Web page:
Farming and manufacturing recovered quickly with the onset of World War II, as soldiers were once again supplied with cigarette rations. Postwar prosperity also boosted demand for cigarettes, which grew until the early 1960s, when concerns about the dangers of smoking became a major public health issue. The US Surgeon General issued a report in 1964 arguing that smoking caused lung cancer and a host of other medical problems.
Over the next four decades, as the number of American smokers declined steadily and restrictions on public smoking increased, the large manufacturers began cutting costs and laying off large numbers of workers and relocating their factories to less expensive areas. American Tobacco left Durham in 1987, and R.J. Reynolds moved its corporate headquarters away from Winston-Salem in 1989. Both companies made steep cuts at production facilities throughout the 1990s. In 2000, the last cigarette manufacturer, Liggett and Myers, left Durham. The most profitable market for cigarettes in the past decade has been in Asia, and American companies have invested heavily in overseas factories to lower their costs.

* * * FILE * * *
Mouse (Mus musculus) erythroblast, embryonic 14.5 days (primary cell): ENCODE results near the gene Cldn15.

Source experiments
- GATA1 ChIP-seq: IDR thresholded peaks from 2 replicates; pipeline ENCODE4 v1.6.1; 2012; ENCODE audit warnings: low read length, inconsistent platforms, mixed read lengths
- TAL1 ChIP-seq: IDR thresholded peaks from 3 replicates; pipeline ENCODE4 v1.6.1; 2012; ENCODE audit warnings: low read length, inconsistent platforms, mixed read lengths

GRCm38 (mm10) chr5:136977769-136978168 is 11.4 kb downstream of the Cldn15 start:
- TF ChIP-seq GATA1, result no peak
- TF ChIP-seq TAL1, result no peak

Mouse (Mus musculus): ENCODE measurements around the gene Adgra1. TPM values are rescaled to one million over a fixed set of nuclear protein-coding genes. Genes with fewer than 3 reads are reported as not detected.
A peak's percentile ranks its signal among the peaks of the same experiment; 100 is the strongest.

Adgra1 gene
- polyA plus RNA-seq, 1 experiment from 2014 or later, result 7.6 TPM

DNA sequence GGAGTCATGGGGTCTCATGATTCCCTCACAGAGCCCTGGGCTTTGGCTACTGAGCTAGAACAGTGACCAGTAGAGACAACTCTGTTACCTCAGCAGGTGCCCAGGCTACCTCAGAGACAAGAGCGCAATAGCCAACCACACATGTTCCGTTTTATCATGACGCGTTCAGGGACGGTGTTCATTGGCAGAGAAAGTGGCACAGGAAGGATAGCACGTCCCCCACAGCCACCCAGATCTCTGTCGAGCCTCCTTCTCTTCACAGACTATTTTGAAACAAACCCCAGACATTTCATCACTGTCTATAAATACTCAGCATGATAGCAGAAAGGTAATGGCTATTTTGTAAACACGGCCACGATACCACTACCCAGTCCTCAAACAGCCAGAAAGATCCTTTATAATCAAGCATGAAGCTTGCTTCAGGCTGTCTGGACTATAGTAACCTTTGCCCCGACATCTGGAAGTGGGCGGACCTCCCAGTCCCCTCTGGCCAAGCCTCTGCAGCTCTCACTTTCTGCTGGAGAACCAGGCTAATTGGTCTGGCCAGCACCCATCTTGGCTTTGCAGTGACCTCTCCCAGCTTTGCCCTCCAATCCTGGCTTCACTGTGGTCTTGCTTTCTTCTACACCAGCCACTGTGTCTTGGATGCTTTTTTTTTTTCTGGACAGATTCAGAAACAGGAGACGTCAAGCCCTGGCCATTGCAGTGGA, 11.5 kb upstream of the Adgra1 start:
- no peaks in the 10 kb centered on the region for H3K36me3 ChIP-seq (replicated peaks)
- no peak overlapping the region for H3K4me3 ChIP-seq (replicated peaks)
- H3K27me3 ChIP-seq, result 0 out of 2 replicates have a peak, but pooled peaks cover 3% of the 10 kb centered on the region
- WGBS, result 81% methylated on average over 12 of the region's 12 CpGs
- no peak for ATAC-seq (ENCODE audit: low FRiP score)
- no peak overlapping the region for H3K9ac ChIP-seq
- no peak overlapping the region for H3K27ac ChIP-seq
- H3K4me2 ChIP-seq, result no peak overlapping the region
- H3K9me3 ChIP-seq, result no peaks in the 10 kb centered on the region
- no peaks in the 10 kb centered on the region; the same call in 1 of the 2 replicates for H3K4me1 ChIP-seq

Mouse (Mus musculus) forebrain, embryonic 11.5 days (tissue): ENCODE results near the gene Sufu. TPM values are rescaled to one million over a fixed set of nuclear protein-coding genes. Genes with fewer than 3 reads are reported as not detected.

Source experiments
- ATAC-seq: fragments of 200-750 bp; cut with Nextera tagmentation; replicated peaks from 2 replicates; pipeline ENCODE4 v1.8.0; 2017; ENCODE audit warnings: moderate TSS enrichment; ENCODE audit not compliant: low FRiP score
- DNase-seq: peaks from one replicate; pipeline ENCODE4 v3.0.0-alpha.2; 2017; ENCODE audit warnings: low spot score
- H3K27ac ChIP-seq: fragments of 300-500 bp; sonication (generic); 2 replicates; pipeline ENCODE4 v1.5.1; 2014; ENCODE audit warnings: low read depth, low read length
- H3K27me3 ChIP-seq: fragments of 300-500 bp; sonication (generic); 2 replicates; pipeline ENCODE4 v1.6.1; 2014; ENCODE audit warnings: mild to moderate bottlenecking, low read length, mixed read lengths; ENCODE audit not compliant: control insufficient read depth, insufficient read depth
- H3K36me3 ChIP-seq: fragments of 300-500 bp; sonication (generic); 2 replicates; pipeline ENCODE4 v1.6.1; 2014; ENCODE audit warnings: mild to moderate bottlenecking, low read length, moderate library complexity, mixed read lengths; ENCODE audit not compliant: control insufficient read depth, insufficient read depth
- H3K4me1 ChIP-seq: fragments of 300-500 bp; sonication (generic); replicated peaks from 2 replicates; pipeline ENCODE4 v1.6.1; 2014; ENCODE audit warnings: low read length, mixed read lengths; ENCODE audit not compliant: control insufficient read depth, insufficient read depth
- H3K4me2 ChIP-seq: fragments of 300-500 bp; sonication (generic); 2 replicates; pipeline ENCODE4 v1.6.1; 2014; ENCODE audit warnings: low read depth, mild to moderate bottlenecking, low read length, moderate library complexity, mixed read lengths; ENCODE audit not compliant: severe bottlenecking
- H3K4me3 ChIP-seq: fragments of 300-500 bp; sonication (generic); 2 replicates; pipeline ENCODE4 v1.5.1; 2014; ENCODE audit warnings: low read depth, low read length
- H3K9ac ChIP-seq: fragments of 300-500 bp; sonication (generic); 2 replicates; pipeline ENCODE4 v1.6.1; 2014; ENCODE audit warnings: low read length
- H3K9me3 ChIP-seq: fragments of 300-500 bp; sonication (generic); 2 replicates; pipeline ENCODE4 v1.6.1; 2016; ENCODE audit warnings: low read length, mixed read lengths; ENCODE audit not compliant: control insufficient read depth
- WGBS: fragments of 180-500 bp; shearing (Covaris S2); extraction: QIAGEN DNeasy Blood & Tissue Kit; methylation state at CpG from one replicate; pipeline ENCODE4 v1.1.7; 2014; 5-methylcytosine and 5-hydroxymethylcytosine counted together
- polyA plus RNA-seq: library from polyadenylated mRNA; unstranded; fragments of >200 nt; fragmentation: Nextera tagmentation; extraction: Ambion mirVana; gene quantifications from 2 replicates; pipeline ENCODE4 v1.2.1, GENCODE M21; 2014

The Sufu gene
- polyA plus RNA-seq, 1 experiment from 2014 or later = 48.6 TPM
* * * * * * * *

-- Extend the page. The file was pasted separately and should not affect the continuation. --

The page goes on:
As demand for domestically produced tobacco flagged, the federal quotas were also diminished, leading many farmers to cease growing tobacco. The quota system ended in 2005, as part of a $10 billion package to end federal price supports for tobacco growers. The Tobacco Transition Payment Program (TTPP) will provide farmers a series of annual payments, starting in 2005 and continuing until 2014. This program also ends all restrictions on tobacco farmers, but analysts predict that the majority of growers will cease growing tobacco.